My solo stuff goes unnoticed, like a tree falling in the woods, which is fine. I don’t expect anyone to pay attention, buy it or care. Who’s got the time, right? Shit, I hardly do. But it’s in my blood and something I will always do, regardless of it making money or not. I love writing conventional rock ‘n’ roll songs, but I’m going to release something soon that is far from conventional. It’s been in the works for awhile and is pretty abstract and weird, but still fun and hopefully not alienating—more of a nod to influences like the Residents and prank phone calls.

Last edited by Soulmonster on Fri Dec 29, 2023 9:18 am; edited 19 times in total
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Post by Soulmonster Sat Aug 29, 2020 8:54 am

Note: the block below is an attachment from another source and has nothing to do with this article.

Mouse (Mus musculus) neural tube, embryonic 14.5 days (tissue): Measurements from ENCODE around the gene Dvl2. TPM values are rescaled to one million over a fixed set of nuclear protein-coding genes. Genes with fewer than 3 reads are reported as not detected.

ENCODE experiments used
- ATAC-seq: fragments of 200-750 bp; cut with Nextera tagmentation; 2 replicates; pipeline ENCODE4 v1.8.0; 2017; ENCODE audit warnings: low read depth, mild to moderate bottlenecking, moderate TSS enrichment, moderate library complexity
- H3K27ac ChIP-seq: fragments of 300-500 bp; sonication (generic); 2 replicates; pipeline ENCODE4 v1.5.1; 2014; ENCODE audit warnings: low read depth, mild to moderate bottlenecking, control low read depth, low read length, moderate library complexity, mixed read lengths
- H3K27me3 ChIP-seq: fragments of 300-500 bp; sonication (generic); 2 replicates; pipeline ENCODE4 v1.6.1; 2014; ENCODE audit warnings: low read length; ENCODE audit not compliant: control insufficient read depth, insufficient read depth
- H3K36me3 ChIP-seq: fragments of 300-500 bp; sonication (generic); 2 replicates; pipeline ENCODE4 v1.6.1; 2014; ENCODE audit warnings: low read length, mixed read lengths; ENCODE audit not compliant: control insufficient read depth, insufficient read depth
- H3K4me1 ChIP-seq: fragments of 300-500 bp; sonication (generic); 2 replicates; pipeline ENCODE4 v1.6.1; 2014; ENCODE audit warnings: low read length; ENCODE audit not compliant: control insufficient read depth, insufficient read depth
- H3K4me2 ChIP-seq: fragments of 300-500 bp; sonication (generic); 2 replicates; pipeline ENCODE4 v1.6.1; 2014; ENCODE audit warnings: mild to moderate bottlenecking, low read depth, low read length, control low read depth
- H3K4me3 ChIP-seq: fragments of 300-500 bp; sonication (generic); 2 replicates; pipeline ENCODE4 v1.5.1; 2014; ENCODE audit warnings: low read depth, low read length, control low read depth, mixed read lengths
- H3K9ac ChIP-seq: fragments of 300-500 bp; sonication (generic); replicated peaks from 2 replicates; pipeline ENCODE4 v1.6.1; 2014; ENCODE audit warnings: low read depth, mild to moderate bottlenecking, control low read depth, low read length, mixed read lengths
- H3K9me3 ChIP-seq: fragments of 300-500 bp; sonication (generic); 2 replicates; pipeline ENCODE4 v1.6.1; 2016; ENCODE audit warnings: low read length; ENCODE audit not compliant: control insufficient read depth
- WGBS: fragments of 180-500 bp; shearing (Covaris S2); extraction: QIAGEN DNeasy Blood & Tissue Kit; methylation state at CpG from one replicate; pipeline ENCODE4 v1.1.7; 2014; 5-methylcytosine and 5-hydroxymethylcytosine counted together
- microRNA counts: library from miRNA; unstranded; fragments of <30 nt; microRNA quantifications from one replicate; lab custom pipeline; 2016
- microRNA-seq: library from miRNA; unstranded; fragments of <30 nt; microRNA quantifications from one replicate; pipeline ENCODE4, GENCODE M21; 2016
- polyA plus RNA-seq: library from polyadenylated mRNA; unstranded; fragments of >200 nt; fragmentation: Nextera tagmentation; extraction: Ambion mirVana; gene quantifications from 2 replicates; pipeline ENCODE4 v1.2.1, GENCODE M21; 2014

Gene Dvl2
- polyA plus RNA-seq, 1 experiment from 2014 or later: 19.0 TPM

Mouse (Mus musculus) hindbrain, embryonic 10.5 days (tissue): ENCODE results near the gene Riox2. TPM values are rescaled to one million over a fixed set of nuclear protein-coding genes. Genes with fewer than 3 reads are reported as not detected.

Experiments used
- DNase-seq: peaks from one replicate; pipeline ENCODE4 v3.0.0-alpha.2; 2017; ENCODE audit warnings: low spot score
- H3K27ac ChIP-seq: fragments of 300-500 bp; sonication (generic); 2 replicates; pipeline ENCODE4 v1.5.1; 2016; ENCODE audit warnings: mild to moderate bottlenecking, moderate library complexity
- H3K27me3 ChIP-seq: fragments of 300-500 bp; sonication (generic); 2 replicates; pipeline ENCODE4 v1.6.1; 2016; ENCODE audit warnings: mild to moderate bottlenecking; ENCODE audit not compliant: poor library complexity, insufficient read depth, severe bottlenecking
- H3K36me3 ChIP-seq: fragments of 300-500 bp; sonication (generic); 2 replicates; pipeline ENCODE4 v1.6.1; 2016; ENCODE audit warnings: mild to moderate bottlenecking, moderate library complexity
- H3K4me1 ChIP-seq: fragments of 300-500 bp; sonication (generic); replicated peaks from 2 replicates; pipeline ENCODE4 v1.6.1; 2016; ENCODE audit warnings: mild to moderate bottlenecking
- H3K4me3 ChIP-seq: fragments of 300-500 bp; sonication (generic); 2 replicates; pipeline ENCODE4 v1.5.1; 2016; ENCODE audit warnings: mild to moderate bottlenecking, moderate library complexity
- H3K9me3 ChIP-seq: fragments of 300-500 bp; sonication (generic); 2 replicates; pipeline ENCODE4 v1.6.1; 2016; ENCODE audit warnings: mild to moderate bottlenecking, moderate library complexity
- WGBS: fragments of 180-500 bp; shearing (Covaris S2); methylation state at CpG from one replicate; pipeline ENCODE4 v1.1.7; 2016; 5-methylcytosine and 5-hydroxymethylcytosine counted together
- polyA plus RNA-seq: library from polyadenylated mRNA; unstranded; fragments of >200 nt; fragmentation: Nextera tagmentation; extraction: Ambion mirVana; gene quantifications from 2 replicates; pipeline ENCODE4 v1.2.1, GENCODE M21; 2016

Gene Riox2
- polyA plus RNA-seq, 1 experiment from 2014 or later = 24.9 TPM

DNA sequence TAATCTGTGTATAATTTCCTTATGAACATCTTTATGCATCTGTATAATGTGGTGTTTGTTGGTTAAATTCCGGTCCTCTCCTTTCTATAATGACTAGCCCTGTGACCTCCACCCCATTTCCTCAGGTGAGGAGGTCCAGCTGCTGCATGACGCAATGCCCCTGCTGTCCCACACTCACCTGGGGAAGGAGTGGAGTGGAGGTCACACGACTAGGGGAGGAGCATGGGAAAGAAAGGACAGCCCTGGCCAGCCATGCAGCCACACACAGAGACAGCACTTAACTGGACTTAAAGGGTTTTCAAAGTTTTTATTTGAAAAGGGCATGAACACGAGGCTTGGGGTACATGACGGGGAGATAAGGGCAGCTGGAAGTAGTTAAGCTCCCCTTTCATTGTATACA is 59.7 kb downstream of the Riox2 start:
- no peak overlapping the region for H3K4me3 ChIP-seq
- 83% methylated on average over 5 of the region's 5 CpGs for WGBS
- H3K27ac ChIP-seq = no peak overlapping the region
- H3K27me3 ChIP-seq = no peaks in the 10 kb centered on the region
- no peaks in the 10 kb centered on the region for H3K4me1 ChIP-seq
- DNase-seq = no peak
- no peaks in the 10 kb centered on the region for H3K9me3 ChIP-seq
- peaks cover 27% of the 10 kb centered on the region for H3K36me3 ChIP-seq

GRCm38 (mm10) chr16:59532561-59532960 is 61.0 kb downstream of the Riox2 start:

Bryan "Brain" Mantia would first be announced as the band's when drummer October 2000, when the lineup for 2001's Rock in Rio was discussed in the media [MTV News, October 25, 2000].

According to this quote from Buckethead, Brain actually joined the band much earlier, around the same time Buckethead joined:

Got invited to Axl's on Christmas night; never met him before. […] In the brain joined that second.

But is it not clear what Buckethead means with "in the brain" here. Regardless of when Brain joined, he got the job because Buckethead recommended him [Unknown publication, 2001].

Brain would describe how it happened: